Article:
Charon Carries Souls Across the River Styx, Alexander Dmitrievich Litovchenko, 1861, Russian Museum, St. Petersburg.
I am writing this from the lobby of the Ace Hotel in New York; as I ascend from the basement with Dante under my arm, I see the following text printed on the stairs: EVERYTHING IS GOING TO BE ALRIGHT. This inscription offers an appropriate contrast to the opening of the third canto, which gives us the famous line written above the gates of hell, a line so famous that many know it well without knowing exactly who wrote it: ABANDON ALL HOPE, YOU WHO ENTER HERE. And just like the inscription in hell, these words too are written in the hotel’s neo-Victorian “dark hue.” But whether or not Dante knows it, he and I are essentially reading the same sentence—as chilling as the inscription is, the words in canto 3 ultimately do not apply to the man who travels beside Virgil.
Canto 3 is our first real contact with hell. As Dante approaches, he is accosted by the sounds of sinners waiting to cross the Acheron—the river that acts as a sort of foyer to the inferno. Charon, the ferryman, refuses at first to take Dante across. Virgil insists, and offers Dante little comfort or advice as they cross over.
This canto is loud. As Dante passes beneath the archway, he can hardly see anything, and can hear only the noises coming from the swarm of sinners, babbling in different languages, the sound of their hands slapping against their bodies—the vast, cacophonic gang eager and hungry to cross, being stung by insects and bleeding. There’s even something relentless and winding about the way Dante describes the noise: “unfamiliar tongues, horrendous accents, words of suffering, cries of rage …” It’s a violent passage intended to overwhelm, and indeed, imagine entering the darkness and hearing only the deathly sounds of people who are about to enter hell.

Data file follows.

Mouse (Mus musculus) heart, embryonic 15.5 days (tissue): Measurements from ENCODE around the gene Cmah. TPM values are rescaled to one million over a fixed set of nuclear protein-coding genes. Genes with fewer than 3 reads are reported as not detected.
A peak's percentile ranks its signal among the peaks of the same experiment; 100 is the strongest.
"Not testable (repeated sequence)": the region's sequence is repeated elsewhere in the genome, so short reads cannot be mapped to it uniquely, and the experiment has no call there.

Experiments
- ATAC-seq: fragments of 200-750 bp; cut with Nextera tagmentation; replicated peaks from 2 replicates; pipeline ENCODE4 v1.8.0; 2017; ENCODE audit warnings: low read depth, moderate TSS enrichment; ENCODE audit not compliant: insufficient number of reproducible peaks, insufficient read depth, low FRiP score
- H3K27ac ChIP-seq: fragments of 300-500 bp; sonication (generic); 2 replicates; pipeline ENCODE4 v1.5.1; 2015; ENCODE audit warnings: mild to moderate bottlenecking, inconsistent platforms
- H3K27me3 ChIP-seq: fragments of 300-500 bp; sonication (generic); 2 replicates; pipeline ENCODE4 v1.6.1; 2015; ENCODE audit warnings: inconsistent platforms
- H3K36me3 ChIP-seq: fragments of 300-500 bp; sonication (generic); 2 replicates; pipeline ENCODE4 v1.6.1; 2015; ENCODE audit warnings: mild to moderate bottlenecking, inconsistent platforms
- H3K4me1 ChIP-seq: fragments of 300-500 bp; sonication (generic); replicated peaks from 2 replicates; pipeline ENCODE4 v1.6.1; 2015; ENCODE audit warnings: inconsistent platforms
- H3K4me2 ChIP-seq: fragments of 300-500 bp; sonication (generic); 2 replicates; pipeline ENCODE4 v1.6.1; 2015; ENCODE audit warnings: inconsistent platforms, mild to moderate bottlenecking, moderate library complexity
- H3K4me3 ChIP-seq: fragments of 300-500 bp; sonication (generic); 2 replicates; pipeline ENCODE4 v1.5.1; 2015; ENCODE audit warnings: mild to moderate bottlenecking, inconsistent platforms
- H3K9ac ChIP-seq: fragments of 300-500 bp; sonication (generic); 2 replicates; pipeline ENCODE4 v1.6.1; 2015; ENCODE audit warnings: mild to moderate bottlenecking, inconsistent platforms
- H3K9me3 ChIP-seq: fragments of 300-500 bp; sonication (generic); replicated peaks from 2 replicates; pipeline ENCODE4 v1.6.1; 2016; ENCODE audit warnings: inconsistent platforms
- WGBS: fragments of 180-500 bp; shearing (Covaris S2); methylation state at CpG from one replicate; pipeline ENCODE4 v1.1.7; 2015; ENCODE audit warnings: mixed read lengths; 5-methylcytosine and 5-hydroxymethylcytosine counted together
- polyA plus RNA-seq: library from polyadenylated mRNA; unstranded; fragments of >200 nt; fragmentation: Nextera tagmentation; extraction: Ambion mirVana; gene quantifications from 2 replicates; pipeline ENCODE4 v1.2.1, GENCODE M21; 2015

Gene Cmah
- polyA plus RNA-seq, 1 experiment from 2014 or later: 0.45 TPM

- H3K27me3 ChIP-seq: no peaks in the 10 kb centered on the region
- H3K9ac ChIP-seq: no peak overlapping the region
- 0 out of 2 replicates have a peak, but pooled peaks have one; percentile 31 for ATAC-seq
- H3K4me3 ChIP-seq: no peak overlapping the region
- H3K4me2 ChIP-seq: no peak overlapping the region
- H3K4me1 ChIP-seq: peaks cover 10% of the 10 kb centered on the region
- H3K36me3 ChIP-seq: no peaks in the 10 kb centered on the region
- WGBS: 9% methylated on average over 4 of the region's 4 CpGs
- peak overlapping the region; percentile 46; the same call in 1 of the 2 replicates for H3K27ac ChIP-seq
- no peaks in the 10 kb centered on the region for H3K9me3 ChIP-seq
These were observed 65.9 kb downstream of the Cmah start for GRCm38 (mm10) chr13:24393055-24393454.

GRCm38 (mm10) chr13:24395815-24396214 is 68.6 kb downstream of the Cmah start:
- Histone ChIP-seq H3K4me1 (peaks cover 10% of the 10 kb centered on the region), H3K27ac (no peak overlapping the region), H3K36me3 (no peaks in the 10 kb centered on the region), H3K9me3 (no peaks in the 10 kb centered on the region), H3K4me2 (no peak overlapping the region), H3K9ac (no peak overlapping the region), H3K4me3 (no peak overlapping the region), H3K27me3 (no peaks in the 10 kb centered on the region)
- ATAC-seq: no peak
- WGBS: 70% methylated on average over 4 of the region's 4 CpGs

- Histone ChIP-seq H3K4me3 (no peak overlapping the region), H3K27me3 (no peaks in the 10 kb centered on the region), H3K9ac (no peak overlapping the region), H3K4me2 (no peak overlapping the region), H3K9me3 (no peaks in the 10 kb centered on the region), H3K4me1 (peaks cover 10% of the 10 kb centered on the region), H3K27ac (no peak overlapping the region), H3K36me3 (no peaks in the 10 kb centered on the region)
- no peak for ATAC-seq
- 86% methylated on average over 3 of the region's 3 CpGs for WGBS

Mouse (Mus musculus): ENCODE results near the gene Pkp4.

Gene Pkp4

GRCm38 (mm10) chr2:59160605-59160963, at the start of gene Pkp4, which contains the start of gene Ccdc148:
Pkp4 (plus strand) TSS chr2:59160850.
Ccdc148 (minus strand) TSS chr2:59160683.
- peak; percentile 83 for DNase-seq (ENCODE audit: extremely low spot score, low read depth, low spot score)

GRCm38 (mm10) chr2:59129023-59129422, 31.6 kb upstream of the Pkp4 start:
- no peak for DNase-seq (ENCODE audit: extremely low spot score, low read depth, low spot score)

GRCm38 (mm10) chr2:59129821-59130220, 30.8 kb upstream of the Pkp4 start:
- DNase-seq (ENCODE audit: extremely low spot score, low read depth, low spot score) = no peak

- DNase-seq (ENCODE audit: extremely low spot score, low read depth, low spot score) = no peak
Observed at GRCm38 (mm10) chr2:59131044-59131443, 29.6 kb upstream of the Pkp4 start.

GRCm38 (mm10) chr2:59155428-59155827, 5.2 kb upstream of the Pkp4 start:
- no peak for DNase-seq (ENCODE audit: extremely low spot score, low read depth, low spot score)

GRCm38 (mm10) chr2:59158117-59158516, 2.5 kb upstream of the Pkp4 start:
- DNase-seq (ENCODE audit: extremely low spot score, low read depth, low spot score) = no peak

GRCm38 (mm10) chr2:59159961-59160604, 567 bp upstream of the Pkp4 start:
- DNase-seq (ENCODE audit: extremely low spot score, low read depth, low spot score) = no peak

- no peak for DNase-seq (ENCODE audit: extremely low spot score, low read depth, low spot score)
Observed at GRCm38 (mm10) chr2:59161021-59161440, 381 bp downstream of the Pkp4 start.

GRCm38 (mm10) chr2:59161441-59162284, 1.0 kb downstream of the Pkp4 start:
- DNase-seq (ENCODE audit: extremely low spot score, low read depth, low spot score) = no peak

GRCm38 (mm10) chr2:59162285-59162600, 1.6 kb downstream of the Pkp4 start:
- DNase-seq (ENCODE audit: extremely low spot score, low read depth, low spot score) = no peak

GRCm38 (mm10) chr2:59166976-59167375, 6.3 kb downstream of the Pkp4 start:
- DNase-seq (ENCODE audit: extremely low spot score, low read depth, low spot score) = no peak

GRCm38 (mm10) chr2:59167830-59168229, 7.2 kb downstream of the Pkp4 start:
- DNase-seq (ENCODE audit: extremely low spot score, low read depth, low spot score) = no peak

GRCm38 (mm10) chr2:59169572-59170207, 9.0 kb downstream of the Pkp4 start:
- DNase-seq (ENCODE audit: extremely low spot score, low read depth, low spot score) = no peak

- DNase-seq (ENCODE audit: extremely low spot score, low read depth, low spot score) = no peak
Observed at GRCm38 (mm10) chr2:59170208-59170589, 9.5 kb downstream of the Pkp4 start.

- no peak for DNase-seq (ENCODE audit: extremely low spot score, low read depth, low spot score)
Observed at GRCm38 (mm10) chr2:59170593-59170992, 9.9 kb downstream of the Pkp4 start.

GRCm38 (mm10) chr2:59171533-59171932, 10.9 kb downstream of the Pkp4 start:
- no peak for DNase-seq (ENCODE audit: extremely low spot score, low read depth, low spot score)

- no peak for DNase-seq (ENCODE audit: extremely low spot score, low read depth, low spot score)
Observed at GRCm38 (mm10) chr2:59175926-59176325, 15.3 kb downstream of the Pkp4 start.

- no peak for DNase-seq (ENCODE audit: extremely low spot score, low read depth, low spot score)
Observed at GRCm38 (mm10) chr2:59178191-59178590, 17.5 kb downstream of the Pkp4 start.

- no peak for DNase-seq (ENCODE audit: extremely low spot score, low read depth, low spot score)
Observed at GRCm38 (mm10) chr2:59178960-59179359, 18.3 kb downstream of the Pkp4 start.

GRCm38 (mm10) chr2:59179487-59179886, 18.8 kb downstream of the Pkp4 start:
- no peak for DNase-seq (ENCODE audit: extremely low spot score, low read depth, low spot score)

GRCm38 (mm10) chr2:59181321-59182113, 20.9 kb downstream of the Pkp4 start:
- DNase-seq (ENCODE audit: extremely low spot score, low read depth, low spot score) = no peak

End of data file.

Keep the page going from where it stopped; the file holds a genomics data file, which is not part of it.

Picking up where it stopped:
At this point, Dante starts crying.
Dante can only see the sinners in what he calls the “dim light.” What is this dimness? Is it that Dante’s eyes have begun to accustom themselves to the darkness, or that, as he moves closer to the river, just the faintest light from hell leaks over across the black water?
Charon tells Dante to move aside, and can see that Dante is in fact alive. At this point Virgil plays the divine mission card (sort of like a theological AmEx Black) and flexes his heavenly influence. Charon, who has been ferrying sinners to hell since the beginning of time, probably isn’t in the mood to argue, and relents.
As Charon calls the proverbial “all aboard” and is about to set off on his skiff, the sinners, as Dante says, leap into the ship “just as in autumn as the leaves fall away.” Needless to say, it sounds like the autumnal foliage is far more harrowing in Italy than it is over here.
Virgil and Dante begin to rove mysteriously over the water toward the inferno. And overwhelmed by the passage to hell, Dante loses hold of his senses, and faints. Classic Dante.
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Alexander Aciman is the author of Twitterature. He has written for the New York Times, Tablet, the Wall Street Journal, and TIME. Follow him on Twitter at @acimania.
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